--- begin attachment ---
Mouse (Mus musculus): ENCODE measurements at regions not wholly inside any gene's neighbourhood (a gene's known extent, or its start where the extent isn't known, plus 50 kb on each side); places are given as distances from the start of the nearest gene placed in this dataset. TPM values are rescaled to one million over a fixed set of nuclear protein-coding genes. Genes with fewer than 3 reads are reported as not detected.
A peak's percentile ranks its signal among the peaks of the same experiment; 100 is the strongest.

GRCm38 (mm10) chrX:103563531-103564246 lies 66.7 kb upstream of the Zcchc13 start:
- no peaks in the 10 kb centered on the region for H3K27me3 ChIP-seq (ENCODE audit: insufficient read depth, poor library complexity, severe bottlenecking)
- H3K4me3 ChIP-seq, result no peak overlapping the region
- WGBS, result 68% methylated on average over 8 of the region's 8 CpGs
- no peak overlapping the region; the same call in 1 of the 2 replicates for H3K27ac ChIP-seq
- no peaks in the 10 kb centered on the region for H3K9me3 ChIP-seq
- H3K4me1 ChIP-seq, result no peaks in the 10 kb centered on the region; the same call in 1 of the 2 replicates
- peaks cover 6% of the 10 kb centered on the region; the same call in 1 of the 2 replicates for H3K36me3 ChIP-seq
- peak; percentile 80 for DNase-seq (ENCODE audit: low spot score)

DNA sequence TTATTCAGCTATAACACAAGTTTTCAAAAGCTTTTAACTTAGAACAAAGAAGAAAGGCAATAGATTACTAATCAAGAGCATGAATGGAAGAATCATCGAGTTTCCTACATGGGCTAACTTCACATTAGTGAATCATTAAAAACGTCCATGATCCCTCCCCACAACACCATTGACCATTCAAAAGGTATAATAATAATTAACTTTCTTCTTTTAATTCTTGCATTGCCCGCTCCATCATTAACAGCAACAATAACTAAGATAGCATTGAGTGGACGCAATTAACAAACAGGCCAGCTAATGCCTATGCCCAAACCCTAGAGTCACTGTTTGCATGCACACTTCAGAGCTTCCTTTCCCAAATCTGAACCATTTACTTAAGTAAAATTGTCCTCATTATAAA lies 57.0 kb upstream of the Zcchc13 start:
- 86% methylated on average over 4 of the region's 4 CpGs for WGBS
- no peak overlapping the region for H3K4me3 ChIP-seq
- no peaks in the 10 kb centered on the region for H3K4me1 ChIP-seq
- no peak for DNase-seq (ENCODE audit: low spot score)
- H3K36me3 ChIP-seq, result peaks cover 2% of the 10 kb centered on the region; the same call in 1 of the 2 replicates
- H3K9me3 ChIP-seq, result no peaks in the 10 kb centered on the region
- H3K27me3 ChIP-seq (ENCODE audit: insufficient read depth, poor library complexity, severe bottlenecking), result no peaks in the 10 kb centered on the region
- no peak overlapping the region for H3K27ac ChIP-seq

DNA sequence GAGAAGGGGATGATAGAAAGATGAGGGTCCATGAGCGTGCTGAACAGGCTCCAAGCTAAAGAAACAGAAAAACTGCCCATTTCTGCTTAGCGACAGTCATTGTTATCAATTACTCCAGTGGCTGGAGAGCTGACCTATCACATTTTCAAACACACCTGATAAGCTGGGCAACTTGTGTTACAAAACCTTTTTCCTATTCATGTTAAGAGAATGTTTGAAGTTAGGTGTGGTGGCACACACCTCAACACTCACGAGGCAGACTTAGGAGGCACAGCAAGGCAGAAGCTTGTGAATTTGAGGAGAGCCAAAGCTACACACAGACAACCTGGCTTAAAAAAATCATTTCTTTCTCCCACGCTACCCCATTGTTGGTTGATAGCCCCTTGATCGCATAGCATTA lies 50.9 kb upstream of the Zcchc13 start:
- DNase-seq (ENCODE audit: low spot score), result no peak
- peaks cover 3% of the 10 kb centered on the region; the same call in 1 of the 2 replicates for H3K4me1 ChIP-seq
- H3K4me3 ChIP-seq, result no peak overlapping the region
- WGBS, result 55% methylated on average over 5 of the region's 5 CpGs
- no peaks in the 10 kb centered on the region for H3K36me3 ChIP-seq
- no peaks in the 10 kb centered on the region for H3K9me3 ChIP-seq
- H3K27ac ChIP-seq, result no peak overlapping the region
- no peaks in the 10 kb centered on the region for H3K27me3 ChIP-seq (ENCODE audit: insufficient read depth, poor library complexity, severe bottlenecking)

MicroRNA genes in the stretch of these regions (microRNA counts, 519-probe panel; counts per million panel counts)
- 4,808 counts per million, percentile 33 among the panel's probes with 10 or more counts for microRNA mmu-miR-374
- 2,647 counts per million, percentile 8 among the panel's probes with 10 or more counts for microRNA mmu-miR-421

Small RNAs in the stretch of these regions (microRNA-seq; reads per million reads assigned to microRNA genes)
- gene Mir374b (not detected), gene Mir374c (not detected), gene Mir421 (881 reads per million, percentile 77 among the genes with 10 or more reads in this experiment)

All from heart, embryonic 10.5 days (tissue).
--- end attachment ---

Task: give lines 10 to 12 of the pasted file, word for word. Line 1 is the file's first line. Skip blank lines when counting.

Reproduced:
- peaks cover 6% of the 10 kb centered on the region; the same call in 1 of the 2 replicates for H3K36me3 ChIP-seq
- peak; percentile 80 for DNase-seq (ENCODE audit: low spot score)

DNA sequence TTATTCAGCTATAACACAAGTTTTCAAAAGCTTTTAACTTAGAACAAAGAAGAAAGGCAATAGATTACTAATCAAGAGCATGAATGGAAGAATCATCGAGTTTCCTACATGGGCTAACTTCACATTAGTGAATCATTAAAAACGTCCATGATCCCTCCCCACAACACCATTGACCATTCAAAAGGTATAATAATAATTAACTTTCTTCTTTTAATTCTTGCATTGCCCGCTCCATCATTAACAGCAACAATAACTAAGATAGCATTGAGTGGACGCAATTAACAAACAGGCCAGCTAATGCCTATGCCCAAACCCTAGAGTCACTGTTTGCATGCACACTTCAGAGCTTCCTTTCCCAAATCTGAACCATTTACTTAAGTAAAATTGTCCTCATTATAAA lies 57.0 kb upstream of the Zcchc13 start: